IVF Success Rate

Last Updated: October 15, 2016

Definition - What does IVF Success Rate mean?

An IVF success rate is the percentage chance a woman will become pregnant through in vitro fertilization (IVF). IVF success rate may refer to national averages, clinic averages, or an individual or couple’s specific chances. The score is based on a variety of factors. When used regarding a person or couple, the success rate may be a dominant factor in determining if IVF is an appropriate path to parenthood.

FertilitySmarts explains IVF Success Rate

Generally, IVF success rate is different for every person or couple. The factors typically scored may include any number of the examples listed below. Not all factors are weighted equally, and some, such as cause of infertility or maternal age, can have a more damaging impact then others.

  • Infertility diagnosis and cause
  • Maternal age
  • Ovarian reserve tests
  • Sperm count
  • History of previous pregnancies
  • History of previous miscarriages
  • Each partner’s body mass index (BMI), weight, and overall health
  • Preexisting conditions, diseases, illnesses, or genetic conditions
  • Previous IVF success or failures

However, numerous other factors go into a couple’s actual chances of conception. For an individual or couple considering the treatment, IVF success rates are determined as a preliminary stage of infertility treatment discussions. They may be utilized as a component of family planning, and in discussions with medical professionals regarding the most effective way for an individual or couple to become a parent.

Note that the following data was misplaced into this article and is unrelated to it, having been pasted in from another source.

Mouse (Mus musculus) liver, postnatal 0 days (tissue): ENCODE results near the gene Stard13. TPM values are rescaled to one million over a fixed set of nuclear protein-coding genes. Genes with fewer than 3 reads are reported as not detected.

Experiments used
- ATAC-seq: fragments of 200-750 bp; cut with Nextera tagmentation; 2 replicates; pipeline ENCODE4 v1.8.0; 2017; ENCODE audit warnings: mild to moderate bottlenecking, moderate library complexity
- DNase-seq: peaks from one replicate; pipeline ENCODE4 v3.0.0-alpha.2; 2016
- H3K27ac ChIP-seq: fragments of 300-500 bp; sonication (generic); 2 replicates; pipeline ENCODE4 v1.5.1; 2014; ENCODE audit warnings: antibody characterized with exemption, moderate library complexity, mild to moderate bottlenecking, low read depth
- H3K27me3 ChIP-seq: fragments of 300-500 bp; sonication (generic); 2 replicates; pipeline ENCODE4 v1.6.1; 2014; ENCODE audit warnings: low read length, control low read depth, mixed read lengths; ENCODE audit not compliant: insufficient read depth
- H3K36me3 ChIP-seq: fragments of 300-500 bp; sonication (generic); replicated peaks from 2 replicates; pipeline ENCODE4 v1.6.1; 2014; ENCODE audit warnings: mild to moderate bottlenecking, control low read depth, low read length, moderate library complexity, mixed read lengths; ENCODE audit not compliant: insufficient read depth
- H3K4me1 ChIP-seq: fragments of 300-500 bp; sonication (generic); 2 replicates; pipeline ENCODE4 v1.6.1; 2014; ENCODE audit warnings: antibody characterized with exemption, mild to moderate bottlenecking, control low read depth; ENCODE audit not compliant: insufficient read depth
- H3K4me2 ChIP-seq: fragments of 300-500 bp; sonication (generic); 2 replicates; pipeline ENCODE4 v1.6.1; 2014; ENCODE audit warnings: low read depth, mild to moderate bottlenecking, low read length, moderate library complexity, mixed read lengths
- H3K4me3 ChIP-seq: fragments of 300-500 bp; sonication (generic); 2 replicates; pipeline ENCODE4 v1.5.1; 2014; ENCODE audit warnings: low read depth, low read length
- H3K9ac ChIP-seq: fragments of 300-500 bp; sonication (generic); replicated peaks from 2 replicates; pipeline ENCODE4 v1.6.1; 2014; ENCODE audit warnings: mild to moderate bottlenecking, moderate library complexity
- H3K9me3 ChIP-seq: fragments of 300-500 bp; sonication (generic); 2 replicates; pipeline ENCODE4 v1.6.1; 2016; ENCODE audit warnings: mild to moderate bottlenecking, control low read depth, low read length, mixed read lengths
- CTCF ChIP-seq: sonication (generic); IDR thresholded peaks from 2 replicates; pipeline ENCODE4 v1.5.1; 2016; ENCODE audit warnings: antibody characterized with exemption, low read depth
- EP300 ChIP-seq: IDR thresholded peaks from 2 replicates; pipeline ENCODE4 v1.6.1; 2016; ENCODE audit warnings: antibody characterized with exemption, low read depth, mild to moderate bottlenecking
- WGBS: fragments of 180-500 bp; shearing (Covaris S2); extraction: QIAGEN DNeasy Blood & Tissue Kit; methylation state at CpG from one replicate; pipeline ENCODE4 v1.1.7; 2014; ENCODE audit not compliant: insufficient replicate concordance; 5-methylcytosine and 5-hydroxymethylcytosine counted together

When discussing IVF success rates, there are two types of figures to consider: pregnancy rates and live birth rates. Pregnancy success rates refer to the number of pregnancies that occurred as a result of IVF, while live birth rates refer to the number of babies born as a result of IVF. Any discrepancy between these two numbers is due to miscarriage.

In the United States, average IVF success rates are categorized by maternal age. Recent rates of live births as of 2016 are as follows:

  • Women 35 and younger: 41-43%
  • Women 35-37: 33-36%
  • Women 38-40: 23-27%
  • Women 40 and older: 13-18%
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